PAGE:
A belated happy birthday to Gratuitous Violins favorite David Hyde Pierce, who turned 50 on April 3.
Broadway.com has an interview with the very talented and gracious actor, whose play Accent on Youth opens Wednesday at the Samuel J. Friedman Theatre.
I still remember jumping off the couch and cheering when he won the Tony award in 2007 as the singing and dancing detective in Curtains.
On winning the Tony:
"I had all those years in Frasier at awards ceremonies, where I’d gotten up because I’d won or stayed sitting because I didn’t. I’m used to all sides of that. But at the Tonys, there was just… Being back in the theater means so much to me, because Broadway means so much to me, because of the experience of doing that show and what we all had together. All that combined was overwhelming. And I was surprised to be overwhelmed because I thought I was an old hand at this stuff."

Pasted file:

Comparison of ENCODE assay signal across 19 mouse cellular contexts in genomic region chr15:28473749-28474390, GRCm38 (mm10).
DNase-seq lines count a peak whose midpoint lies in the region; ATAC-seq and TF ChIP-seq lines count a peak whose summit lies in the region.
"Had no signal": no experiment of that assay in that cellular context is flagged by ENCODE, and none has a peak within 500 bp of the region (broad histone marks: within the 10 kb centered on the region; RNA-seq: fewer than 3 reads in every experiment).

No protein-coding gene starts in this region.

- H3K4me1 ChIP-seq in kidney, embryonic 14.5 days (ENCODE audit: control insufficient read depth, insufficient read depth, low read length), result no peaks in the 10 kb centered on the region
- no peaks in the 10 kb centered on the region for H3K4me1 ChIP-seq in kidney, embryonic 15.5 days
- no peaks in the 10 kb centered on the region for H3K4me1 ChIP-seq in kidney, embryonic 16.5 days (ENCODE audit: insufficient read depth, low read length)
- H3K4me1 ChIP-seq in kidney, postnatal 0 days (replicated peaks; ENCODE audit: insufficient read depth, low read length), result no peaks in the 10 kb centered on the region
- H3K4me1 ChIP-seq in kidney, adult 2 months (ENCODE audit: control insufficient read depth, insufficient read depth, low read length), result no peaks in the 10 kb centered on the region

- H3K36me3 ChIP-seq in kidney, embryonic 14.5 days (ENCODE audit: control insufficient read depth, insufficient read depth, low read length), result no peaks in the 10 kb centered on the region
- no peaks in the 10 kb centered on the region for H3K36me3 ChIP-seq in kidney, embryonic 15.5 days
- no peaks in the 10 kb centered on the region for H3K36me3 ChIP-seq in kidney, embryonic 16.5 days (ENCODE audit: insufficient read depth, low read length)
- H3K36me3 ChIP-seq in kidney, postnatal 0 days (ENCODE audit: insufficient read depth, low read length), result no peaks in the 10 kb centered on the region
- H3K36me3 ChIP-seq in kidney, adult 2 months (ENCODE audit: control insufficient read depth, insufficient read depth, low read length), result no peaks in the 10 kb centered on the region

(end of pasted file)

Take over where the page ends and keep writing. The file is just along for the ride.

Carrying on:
The difference between musicals and plays:
"Those [Curtains and Spamalot] were fairly large musicals, and you had a big orchestra underneath you, which is the engine that carries you and the audience along. In a play, the actors onstage are the engine, so I end up less physically tired, but slightly more brain fried."
Meeting fans of Frasier:
"People are really nice. They come up a lot on the streets of New York, and of course, more when there are tourists in town. But regardless, there’s such affection for the show. Now it’s in reruns, and people really appreciate it. So it’s not about screaming. More often, it’s a nice quiet conversation on the street. I’ve had a million of those, and I love it."